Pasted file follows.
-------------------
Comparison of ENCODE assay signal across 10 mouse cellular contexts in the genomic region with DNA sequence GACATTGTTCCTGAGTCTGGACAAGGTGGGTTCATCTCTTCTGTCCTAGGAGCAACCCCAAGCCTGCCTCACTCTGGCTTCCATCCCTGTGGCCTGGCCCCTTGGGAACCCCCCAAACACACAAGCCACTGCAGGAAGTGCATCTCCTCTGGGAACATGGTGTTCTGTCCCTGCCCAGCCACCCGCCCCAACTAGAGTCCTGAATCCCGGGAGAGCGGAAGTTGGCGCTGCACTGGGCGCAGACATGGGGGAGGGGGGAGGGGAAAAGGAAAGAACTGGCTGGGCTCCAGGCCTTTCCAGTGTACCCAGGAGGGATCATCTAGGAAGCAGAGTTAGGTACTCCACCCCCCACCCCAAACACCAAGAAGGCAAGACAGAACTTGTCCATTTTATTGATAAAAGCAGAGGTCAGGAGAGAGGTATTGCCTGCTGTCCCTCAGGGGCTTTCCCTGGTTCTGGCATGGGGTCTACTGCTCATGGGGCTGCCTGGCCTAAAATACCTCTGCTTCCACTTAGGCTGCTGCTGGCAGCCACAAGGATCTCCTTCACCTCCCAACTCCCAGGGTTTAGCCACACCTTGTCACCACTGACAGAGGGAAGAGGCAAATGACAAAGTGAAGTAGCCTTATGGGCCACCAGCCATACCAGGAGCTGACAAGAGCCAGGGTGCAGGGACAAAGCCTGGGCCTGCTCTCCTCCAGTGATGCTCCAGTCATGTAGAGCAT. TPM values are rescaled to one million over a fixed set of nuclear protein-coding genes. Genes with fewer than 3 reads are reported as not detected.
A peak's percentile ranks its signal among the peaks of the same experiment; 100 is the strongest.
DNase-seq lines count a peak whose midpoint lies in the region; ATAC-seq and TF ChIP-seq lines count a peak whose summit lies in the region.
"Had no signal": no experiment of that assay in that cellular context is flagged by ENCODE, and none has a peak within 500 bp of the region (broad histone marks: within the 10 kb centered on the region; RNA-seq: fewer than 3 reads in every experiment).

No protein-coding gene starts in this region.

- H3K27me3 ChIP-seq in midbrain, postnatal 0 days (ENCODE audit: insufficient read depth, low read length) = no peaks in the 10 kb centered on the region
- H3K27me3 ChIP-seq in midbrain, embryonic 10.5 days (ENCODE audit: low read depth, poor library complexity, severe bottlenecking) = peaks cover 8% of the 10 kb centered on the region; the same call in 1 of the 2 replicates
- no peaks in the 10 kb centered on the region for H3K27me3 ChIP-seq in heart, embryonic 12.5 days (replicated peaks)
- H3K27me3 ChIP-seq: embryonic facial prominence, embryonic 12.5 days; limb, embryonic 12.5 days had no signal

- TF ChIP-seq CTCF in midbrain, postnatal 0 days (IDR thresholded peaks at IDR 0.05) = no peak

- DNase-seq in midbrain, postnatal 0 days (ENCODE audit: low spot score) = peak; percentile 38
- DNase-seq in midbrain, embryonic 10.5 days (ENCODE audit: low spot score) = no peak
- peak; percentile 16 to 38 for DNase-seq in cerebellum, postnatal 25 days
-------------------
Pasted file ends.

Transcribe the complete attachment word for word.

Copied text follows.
Comparison of ENCODE assay signal across 10 mouse cellular contexts in the genomic region with DNA sequence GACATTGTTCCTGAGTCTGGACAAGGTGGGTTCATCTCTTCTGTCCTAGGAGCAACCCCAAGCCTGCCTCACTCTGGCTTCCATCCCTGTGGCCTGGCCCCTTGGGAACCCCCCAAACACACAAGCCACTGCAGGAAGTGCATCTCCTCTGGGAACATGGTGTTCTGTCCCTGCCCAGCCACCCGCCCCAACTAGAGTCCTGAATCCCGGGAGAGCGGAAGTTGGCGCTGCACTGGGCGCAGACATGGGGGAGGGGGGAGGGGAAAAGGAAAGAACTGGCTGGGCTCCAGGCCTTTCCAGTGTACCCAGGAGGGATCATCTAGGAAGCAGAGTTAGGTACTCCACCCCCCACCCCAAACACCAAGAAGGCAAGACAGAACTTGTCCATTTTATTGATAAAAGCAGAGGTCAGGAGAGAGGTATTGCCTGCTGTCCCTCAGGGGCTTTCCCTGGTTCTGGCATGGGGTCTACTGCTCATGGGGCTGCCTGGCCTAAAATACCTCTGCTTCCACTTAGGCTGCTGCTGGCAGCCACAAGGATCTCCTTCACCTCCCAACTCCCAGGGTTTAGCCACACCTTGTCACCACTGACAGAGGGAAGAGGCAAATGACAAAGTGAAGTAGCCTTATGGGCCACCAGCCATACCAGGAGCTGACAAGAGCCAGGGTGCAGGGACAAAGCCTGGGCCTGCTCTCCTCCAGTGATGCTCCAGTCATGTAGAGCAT. TPM values are rescaled to one million over a fixed set of nuclear protein-coding genes. Genes with fewer than 3 reads are reported as not detected.
A peak's percentile ranks its signal among the peaks of the same experiment; 100 is the strongest.
DNase-seq lines count a peak whose midpoint lies in the region; ATAC-seq and TF ChIP-seq lines count a peak whose summit lies in the region.
"Had no signal": no experiment of that assay in that cellular context is flagged by ENCODE, and none has a peak within 500 bp of the region (broad histone marks: within the 10 kb centered on the region; RNA-seq: fewer than 3 reads in every experiment).

No protein-coding gene starts in this region.

- H3K27me3 ChIP-seq in midbrain, postnatal 0 days (ENCODE audit: insufficient read depth, low read length) = no peaks in the 10 kb centered on the region
- H3K27me3 ChIP-seq in midbrain, embryonic 10.5 days (ENCODE audit: low read depth, poor library complexity, severe bottlenecking) = peaks cover 8% of the 10 kb centered on the region; the same call in 1 of the 2 replicates
- no peaks in the 10 kb centered on the region for H3K27me3 ChIP-seq in heart, embryonic 12.5 days (replicated peaks)
- H3K27me3 ChIP-seq: embryonic facial prominence, embryonic 12.5 days; limb, embryonic 12.5 days had no signal

- TF ChIP-seq CTCF in midbrain, postnatal 0 days (IDR thresholded peaks at IDR 0.05) = no peak

- DNase-seq in midbrain, postnatal 0 days (ENCODE audit: low spot score) = peak; percentile 38
- DNase-seq in midbrain, embryonic 10.5 days (ENCODE audit: low spot score) = no peak
- peak; percentile 16 to 38 for DNase-seq in cerebellum, postnatal 25 days